In order to understand what had happened prior to this marriage debacle the following narration is necessary. Betty and “Lucky” Louie had eloped from New Orleans (Orleans Parish) to a neighboring parish (St. Bernard) to get married. Betty was 18 years old and Louie was 21. However, after locating a justice of the peace in Chalmette (St. Bernard Parish) they were told that a marriage license was needed to have their dreams fulfilled.  So, “Lucky” Louie’s attempt at married was thwarted or at least delayed – giving him (and her) a second chance to reconsider. Without hesitation the following week the two love birds obtained a marriage license from the parish of their birth – Orleans.  Again without hesitation and with determination Betty and Louie returned to Chalmette and proceeded to tie the knot at the same Justice of the Peace This time they were successful.  At least for the immediate endeavor.
In spite of all this, their perseverance would soon turn into an endurance of no small consequence. Upon reaching their honeymoon suite at the Montelone Hotel in the famous Vieux Carre (French Quarter), the young bride decided to give her loving parents a telephone call to inform them of the good news.  Blown out of all proportions the news was received like the loss in Battle of Dunkirk in London in 1940 Her mother responded that it was totally unacceptable. Furthermore, she said that she would never speak to her daughter again if she did not leave that “rascle.”  Her father threatened to kill that “damn” college boy.  Obviously, the road to marital bliss was full of rocks and craters as well as treacherous in-laws.  Very soon La. divorce law was called upon to remedy the dreadful situation – which it did!
 For more information contact a New Orleans Divorce Attorney 

Monday, July 18, 2011

New Orleans Police Department

Mistrust of New Orleans police affecting trials at Criminal District Court

Published: Monday, July 18, 2011, 2:30 PM
Times-Picayune Staff
cannizzaro-sign.JPGDistrict Attorney Leon Cannizzaro says he wants to show criminals what-for and restore public trust in a justice system dogged by scandal.
"I served on a jury this spring in what should have been an open and shut case but none of the jurors, black or white trusted the police work in the case. Many of the jurors have knowledge of how the NOPD conducts its business and the question came up repeatedly when we were considering police testimony.
"We finally convicted but only because we could do it by completely disregarding police work and testimony."
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Wednesday, June 8, 2011

New Orleans police arrest 51 people on drug, prostitution charges during undercover stings

New Orleans police arrested 51 people on drug and prostitution charges during stings between May 9 and June 3, Superintendent Ronal Serpas said Wednesday.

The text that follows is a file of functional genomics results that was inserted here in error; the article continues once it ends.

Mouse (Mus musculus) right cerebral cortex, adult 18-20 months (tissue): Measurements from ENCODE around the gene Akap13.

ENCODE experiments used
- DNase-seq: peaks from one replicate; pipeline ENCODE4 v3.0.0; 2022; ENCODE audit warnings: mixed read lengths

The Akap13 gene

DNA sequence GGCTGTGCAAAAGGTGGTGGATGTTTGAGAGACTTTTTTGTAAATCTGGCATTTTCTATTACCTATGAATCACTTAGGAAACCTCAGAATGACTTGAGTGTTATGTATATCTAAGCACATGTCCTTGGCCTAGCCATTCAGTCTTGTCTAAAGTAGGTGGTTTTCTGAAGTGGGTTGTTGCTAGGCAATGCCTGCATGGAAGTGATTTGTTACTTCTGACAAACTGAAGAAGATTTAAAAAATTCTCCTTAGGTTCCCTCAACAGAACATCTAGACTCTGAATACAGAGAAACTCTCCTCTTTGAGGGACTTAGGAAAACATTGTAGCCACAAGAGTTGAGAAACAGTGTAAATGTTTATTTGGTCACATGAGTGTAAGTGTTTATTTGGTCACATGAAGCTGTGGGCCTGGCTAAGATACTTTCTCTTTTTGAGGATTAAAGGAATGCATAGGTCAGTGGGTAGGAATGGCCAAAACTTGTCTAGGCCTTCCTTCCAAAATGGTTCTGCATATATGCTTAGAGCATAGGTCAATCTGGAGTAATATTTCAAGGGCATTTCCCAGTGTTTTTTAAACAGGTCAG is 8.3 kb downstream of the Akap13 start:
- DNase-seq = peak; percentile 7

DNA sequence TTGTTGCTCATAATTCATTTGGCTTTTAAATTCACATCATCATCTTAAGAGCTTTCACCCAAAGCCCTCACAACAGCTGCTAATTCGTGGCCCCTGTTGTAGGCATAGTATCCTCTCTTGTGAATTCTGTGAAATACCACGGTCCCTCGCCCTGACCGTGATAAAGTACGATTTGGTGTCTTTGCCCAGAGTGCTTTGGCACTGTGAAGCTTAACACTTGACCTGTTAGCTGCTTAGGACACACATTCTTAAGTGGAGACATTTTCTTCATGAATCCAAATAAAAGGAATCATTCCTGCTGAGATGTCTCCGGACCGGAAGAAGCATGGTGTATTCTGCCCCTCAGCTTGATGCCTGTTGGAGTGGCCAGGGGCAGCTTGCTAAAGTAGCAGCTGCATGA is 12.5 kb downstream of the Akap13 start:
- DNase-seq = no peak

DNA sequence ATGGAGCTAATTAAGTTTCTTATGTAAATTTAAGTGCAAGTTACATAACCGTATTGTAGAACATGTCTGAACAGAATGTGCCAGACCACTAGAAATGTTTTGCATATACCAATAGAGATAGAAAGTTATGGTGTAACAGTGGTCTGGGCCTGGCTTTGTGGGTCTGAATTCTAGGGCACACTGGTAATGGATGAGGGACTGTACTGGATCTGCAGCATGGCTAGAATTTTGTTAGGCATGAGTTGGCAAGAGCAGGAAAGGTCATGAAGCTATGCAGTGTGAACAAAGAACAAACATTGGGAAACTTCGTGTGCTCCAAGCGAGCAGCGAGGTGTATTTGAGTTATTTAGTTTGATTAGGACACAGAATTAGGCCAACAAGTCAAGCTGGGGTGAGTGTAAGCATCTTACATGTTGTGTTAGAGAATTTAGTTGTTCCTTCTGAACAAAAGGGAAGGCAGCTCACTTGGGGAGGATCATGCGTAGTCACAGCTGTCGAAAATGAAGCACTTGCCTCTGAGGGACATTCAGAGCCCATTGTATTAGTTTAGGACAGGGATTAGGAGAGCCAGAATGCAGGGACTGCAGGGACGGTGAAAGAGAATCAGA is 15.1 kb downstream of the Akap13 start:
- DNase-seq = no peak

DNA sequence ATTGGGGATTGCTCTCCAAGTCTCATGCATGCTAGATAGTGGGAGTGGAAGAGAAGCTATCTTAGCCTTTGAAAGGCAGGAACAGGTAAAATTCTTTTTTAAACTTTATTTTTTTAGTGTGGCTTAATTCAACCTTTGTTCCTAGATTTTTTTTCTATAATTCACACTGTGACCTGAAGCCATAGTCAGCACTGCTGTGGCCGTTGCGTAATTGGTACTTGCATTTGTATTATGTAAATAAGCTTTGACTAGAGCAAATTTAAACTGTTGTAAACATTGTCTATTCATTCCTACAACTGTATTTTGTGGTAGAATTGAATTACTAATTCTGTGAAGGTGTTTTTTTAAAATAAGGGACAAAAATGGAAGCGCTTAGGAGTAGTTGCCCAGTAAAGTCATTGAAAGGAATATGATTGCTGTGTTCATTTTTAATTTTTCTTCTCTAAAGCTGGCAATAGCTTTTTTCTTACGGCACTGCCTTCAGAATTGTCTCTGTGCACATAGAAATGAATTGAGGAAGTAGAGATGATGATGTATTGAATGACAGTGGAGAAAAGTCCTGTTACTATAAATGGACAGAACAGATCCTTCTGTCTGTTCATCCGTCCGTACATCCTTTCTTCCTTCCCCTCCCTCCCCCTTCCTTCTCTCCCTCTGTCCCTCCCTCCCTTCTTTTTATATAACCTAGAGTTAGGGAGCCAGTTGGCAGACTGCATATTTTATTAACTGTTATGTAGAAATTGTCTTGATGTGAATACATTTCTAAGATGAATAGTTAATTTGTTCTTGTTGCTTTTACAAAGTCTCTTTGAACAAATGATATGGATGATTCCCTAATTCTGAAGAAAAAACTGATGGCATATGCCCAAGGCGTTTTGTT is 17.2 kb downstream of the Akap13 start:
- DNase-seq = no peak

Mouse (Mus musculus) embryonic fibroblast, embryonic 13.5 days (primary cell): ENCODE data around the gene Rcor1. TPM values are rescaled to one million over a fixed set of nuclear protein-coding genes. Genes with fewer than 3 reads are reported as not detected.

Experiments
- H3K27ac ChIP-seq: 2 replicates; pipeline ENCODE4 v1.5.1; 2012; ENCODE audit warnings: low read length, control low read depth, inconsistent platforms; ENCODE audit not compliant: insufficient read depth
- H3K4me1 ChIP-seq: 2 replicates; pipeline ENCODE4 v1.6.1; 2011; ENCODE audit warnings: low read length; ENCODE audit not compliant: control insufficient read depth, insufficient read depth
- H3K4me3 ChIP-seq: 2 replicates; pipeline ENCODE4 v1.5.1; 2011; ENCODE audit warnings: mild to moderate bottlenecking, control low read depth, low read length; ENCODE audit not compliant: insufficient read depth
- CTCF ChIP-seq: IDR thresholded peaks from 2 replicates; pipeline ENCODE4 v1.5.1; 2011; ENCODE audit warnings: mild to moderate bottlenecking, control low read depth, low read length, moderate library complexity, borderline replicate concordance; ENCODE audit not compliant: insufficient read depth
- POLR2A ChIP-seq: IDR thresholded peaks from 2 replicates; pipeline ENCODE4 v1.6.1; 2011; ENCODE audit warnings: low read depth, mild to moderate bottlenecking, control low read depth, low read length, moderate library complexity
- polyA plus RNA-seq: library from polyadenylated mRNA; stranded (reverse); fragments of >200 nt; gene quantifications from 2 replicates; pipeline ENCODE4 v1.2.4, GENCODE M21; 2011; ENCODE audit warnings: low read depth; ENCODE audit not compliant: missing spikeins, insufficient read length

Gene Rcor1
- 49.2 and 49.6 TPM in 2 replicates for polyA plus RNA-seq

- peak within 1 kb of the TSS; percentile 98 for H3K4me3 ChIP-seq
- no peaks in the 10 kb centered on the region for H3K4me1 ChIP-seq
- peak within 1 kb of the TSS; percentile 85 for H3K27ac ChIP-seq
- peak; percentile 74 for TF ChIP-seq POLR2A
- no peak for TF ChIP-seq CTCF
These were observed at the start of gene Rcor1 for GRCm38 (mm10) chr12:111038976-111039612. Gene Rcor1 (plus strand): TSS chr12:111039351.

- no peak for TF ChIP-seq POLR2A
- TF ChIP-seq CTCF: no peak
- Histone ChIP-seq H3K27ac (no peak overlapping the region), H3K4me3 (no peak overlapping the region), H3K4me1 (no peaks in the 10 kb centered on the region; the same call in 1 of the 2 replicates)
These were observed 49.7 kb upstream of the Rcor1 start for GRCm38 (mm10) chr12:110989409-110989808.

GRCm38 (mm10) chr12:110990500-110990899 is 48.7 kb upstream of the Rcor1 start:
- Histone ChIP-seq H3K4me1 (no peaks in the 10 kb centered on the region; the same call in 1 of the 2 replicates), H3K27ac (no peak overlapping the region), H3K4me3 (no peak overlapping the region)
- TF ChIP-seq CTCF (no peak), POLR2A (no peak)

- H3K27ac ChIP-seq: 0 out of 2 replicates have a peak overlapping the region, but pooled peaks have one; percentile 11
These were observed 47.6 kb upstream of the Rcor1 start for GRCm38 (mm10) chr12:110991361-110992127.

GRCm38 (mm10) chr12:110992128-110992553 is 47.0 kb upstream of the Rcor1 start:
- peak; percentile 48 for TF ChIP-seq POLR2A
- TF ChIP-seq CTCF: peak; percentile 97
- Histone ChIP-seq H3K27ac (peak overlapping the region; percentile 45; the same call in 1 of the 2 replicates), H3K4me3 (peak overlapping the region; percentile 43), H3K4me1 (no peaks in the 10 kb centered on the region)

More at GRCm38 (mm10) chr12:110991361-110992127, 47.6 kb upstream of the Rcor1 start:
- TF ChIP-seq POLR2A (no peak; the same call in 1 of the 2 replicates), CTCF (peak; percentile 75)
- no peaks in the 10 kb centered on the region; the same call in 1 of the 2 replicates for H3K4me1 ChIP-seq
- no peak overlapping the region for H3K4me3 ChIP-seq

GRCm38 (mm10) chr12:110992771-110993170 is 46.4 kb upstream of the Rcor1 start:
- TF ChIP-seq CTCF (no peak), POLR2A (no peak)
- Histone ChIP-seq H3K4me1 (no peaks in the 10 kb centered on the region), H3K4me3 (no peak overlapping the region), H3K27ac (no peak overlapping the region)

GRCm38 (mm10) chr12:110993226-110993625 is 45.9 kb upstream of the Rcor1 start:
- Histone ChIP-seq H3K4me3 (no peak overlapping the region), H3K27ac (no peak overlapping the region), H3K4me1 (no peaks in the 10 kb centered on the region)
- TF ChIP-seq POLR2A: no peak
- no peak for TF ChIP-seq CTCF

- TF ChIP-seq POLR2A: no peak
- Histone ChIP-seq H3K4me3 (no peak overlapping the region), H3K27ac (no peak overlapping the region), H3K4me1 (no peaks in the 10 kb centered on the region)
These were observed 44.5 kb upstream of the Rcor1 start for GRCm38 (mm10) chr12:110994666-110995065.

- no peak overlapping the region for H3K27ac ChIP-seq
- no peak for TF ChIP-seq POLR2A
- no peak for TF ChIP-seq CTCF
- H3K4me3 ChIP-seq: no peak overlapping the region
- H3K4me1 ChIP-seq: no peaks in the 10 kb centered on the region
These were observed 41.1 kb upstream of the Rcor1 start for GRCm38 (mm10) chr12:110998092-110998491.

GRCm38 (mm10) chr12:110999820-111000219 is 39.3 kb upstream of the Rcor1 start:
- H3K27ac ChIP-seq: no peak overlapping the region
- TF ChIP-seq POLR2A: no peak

drugbust.jpgNew Orleans Police Department Superintendent Ronal Serpas discusses the arrests of 51 people who were taken into custody for drug and prostitution violation during recent sting operations. The mug shots of some of those who were arrested are behind him.
Speaking at a press conference with mug shots of dozens of those arrested displayed behind him, Serpas said those taken into custody bought and sold thousands of dollars worth of crack cocaine, heroin, marijuana and counterfeit drugs during the three-week operation.
Complaints from neighbors about illegal activity spurred the action in police districts across the city, Serpas said.
"People try to destroy the quality of life in neighborhoods" with drug dealing and other illegal activities, Serpas said. "We're not going stand for it. We're going to be aggressive."
Serpas also said that many of those arrested are no strangers to law enforcement.
"People are often repeat offenders," Serpas said as he thumbed through a stack of papers several inches thick that he said were the rap sheets for 11 of the 51 people arrested. He said if all those arrested had been included the stack would have been thicker than a ream of paper.
Drug suspect is being sought by NOPD Drug suspect is being sought by NOPD The New Orleans Police Department is looking for a suspect they say bought drugs from undercover officers in a recent sting. Watch video
Commander Michael Harrison, who leads the NOPD's Specialized Investigations Division, said the undercover stings, with their audio and video recordings, are a better way to convict offenders.
"It is the best evidence we can present for criminal prosecution," he said.
In addition to the 51 people already arrested, two other suspects who bought or sold drugs during the stings remain at large. Police said information about the suspects will be released later Wednesday.

Reported by Times-Picayune